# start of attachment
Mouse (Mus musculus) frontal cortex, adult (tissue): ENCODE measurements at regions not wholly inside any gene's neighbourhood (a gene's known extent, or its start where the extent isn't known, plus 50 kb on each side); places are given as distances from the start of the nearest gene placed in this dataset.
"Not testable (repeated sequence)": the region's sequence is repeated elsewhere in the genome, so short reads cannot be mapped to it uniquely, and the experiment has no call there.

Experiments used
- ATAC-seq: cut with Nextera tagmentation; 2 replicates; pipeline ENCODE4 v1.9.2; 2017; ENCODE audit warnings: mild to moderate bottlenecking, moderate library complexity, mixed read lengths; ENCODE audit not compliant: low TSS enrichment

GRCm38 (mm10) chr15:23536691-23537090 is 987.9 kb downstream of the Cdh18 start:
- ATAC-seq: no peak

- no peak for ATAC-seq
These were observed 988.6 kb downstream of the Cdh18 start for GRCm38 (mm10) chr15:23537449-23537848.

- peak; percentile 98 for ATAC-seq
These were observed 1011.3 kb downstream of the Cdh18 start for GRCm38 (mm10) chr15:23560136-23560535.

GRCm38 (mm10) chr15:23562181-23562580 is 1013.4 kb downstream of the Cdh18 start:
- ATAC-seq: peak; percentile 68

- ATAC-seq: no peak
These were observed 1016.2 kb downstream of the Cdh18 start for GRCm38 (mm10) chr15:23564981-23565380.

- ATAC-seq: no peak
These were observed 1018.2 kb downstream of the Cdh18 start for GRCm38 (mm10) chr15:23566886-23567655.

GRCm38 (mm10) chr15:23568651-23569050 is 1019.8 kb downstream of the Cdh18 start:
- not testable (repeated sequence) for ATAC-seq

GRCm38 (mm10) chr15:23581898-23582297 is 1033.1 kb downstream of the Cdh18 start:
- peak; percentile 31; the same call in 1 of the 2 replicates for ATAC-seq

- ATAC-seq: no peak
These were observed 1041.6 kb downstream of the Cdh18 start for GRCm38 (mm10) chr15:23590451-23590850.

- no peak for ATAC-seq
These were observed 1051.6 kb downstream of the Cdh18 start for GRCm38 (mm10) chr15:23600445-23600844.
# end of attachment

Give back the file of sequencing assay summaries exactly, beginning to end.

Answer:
Mouse (Mus musculus) frontal cortex, adult (tissue): ENCODE measurements at regions not wholly inside any gene's neighbourhood (a gene's known extent, or its start where the extent isn't known, plus 50 kb on each side); places are given as distances from the start of the nearest gene placed in this dataset.
"Not testable (repeated sequence)": the region's sequence is repeated elsewhere in the genome, so short reads cannot be mapped to it uniquely, and the experiment has no call there.

Experiments used
- ATAC-seq: cut with Nextera tagmentation; 2 replicates; pipeline ENCODE4 v1.9.2; 2017; ENCODE audit warnings: mild to moderate bottlenecking, moderate library complexity, mixed read lengths; ENCODE audit not compliant: low TSS enrichment

GRCm38 (mm10) chr15:23536691-23537090 is 987.9 kb downstream of the Cdh18 start:
- ATAC-seq: no peak

- no peak for ATAC-seq
These were observed 988.6 kb downstream of the Cdh18 start for GRCm38 (mm10) chr15:23537449-23537848.

- peak; percentile 98 for ATAC-seq
These were observed 1011.3 kb downstream of the Cdh18 start for GRCm38 (mm10) chr15:23560136-23560535.

GRCm38 (mm10) chr15:23562181-23562580 is 1013.4 kb downstream of the Cdh18 start:
- ATAC-seq: peak; percentile 68

- ATAC-seq: no peak
These were observed 1016.2 kb downstream of the Cdh18 start for GRCm38 (mm10) chr15:23564981-23565380.

- ATAC-seq: no peak
These were observed 1018.2 kb downstream of the Cdh18 start for GRCm38 (mm10) chr15:23566886-23567655.

GRCm38 (mm10) chr15:23568651-23569050 is 1019.8 kb downstream of the Cdh18 start:
- not testable (repeated sequence) for ATAC-seq

GRCm38 (mm10) chr15:23581898-23582297 is 1033.1 kb downstream of the Cdh18 start:
- peak; percentile 31; the same call in 1 of the 2 replicates for ATAC-seq

- ATAC-seq: no peak
These were observed 1041.6 kb downstream of the Cdh18 start for GRCm38 (mm10) chr15:23590451-23590850.

- no peak for ATAC-seq
These were observed 1051.6 kb downstream of the Cdh18 start for GRCm38 (mm10) chr15:23600445-23600844.